Bubulina – Colombia
Natalia Moreno Rodríguez describes “artivism” and shares the socioeconomic and ableist barriers that disabled artists encounter in Colombia.
Bubulina is my nom de guerre, a name I chose for myself because I was fascinated by the story of the original Bouboulina, a Greek woman who fought against the Ottoman Empire. She formed an army and stopped Greece from being colonised. I identify with her as a strong, determined woman. I was born with a physical disability and work as a specialist in communications, a performance artist and an activist supporting the rights of disabled people. I dedicate my life to raising awareness and increasing understanding about various types of oppression that I encounter such as patriarchy, ableism, and heteronormativity. I am currently living with my mother in a working-class neighbourhood of Bogotá, supported by a wide network of friends and allies.
Art-ivism is a form of expression and of Putting Up Resistance
I became an activist in 2007 after joining a human rights committee in the place where I lived. After finishing high school, I didn’t have the opportunity to study at a university or find a job because of my disability and social class. Most of Colombia’s higher education institutions are privately run. Enrolment at a public university involves competing by sitting state exams and getting high marks — and my academic results were not up to scratch. Nor could I apply for computing courses nor learn a trade because the community centre did not have “special needs teachers”. This was on account of my disability. These painful and frustrating situations made it dawn on me that something was wrong. So I began to take matters into my own hands, to question what I saw around me and to organize myself along with others experiencing the same segregation. Something else that helped me understand my marginalized status was my political activism for many years in Colombia’s Communist Party. The experience was a real education.
In 2010, I began working in the performance arts after making a project that combined research, activism, and documentary filmmaking with four friends on the subject of disability, sexuality and gender. We wanted a performance to conclude the documentary, which led to the monologue called Tentáculos (Tentacles). My inspiration was the Italian director Pippo Delbono, who came to Colombia to present his play War and worked with several disabled actors.
I wrote and dramatized Tentáculos as a monologue. I sought to shed light on the stereotyped narrative built up around disabled people who are treated as children, limiting their feminine and masculine development. The connection created between the story and the spectator makes possible the sharing of experiences and breaks away from a politically correct discourse. The monologue has toured various cities in Colombia and in 2018 was staged in Mexico and Nepal.
In 2012 I trained as a teacher of Contemporary Inclusive Dance and subsequently began to give dance workshops. I am the co-creator of the Compañía de Danza Luna Patch, a dance company that performed my first play called Campo de Espejos (Field of Mirrors) at Universidad del Cauca in Colombia.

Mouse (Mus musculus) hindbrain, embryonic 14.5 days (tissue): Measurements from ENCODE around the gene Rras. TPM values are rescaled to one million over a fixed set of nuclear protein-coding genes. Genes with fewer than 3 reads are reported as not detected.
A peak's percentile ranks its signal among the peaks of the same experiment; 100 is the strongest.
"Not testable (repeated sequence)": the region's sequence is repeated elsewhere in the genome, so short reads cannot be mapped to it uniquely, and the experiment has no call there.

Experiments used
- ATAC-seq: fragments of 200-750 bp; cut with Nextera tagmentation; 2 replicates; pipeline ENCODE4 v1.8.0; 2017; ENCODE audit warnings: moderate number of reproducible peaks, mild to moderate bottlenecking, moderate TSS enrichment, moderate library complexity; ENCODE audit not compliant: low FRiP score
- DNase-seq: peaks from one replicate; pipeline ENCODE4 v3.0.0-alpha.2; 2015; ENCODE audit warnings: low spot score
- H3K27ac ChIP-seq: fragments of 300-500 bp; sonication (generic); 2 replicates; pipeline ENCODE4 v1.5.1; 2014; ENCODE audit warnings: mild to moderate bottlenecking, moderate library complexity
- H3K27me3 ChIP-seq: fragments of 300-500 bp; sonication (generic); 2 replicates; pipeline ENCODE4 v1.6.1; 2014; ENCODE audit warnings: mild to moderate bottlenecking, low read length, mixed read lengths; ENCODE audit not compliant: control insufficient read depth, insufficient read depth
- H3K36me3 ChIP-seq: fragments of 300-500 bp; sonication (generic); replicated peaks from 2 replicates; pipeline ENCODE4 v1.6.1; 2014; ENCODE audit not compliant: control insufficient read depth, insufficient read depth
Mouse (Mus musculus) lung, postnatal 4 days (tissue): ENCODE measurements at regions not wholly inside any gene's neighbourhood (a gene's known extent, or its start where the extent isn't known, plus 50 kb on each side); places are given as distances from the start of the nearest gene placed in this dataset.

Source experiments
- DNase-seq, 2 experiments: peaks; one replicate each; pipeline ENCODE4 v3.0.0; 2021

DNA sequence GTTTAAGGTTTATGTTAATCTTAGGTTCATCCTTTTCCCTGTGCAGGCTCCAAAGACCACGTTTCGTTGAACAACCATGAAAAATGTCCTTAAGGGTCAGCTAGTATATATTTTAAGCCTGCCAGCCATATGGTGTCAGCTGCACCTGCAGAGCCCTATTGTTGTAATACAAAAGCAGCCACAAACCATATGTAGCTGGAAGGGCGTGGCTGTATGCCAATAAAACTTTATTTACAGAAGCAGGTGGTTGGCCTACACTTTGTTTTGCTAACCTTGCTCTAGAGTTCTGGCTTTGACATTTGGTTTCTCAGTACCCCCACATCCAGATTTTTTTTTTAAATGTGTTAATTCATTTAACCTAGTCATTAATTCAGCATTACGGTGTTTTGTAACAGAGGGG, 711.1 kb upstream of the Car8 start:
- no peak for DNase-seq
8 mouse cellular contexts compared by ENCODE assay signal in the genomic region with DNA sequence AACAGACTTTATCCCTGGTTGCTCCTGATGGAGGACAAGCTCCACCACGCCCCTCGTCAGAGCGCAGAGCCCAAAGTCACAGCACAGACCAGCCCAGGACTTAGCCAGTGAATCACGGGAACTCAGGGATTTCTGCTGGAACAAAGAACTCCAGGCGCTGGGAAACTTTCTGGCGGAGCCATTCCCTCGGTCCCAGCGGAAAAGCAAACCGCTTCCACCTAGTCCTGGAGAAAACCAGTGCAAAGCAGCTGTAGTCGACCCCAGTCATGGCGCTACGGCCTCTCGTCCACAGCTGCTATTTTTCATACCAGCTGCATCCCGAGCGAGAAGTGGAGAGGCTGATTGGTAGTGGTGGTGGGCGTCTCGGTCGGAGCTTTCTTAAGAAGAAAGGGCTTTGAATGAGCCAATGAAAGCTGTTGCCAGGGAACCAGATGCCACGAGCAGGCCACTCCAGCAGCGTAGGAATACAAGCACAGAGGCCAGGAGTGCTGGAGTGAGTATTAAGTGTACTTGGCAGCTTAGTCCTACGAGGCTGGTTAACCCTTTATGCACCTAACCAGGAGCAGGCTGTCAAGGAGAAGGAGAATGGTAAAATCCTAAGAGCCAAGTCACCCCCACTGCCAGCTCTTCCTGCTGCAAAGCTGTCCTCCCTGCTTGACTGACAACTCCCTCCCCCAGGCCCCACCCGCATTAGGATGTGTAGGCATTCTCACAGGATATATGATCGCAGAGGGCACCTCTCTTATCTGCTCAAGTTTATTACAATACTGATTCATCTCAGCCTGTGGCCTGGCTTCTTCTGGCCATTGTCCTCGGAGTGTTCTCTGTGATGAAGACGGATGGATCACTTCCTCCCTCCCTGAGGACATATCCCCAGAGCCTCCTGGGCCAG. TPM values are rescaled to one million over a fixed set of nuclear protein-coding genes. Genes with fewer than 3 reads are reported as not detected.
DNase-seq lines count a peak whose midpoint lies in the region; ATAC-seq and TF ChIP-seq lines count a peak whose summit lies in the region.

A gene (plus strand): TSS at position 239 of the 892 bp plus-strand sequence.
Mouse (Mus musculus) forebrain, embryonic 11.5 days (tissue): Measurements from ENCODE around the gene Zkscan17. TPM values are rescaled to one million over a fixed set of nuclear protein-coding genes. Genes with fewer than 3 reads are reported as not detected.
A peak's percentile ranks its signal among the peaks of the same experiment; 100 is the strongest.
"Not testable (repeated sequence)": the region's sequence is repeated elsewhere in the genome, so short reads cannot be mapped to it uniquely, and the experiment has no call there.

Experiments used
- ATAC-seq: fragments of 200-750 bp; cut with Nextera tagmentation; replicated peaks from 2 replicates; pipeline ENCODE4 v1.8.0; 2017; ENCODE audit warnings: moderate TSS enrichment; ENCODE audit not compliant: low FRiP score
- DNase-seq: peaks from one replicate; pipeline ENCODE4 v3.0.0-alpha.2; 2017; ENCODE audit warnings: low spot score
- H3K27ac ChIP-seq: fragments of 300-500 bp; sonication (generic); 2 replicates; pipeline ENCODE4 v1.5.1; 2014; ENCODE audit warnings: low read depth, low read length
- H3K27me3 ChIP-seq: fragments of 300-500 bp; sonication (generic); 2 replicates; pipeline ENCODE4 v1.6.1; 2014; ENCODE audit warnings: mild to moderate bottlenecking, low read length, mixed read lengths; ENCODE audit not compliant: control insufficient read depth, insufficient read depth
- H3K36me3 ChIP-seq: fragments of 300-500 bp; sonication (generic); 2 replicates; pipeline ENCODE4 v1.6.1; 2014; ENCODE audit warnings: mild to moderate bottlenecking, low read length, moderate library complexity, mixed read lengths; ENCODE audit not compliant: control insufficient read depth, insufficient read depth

There is no future unless we become unconventional
My work in the arts world stems from my questioning of platforms that are completely normative or segregationist. Plays rarely use disabled actors. Moreover, disability arts is positioned as therapy or carried out in a segregationist way which steers me toward a critical perspective on art. Disabled artists produce powerful works, strongly critical of society. However, many of these artists cannot earn a stable income to make a living from their work. People also need to have access to art education.
I don’t foresee the future being different from the present unless we find unconventional ways of making progress. We need the mainstream community to support our work rather than seeing it as remote from their reality.
Each time I took off my corset to wash, I had the sensation that I lost a part of myself, I felt weak, powerless… my body had become a corset and vice-versa. I had worn foot splints since I was six months old. My childhood was very Forrest Gump-like. Now the technology has improved and they no longer make a noise.
I’m afraid of walking, afraid of falling, afraid of suffering, afraid of fighting, afraid of hallucinogens (having them near me or trying them), afraid of loving, afraid of feeling, afraid of desiring, afraid of the dark, afraid of sex, afraid of living and dying… Facing up to these fears has been my greatest feat. It hasn’t been easy. I’ve had to begin by dealing with my own mental defects. There are some things I’ve asked myself and I’d like to ask you too. Can disabled people conceive or adopt children? Can I be a mother? I’ve considered the possibility of adopting a child. Why not? Would I be a bad mother? What do you need to be a “good” mother? Is it really about your body? What is the question? Why the hell are my sexual and reproductive rights even questioned? What sexual and reproductive rights? It’s in my nature, just like it’s in yours…
Natalia Moreno Rodríguez -Bubulina- is a Colombian social communicator and inclusive contemporary dance instructor. She identifies as a sexual dissident and a woman with diversidad funcional física. She started her human rights activism in 2007, and is part of the founding team of the Colectiva Polimorfas, a support group for women in Diversidad funcional/ Disability in Colombia.
Pandemic Postcards – Canada & Mexico
Curated by Alex Bulmer, the Pandemic Postcards tell the stories of artists within the Deaf and disabled community living through the self-isolation and quarantine period of COVID-19.
Maria del Carmen Camarena is a vocalist who has performed in numerous musical groups. She appeared in the El Rey Nació opera from composer José Luis González Moya in Guadalajara city’s Teatro Diana in 2012 and performed at the fourth Nairobi International Culture Festival in 2016, along with other high-profile performances.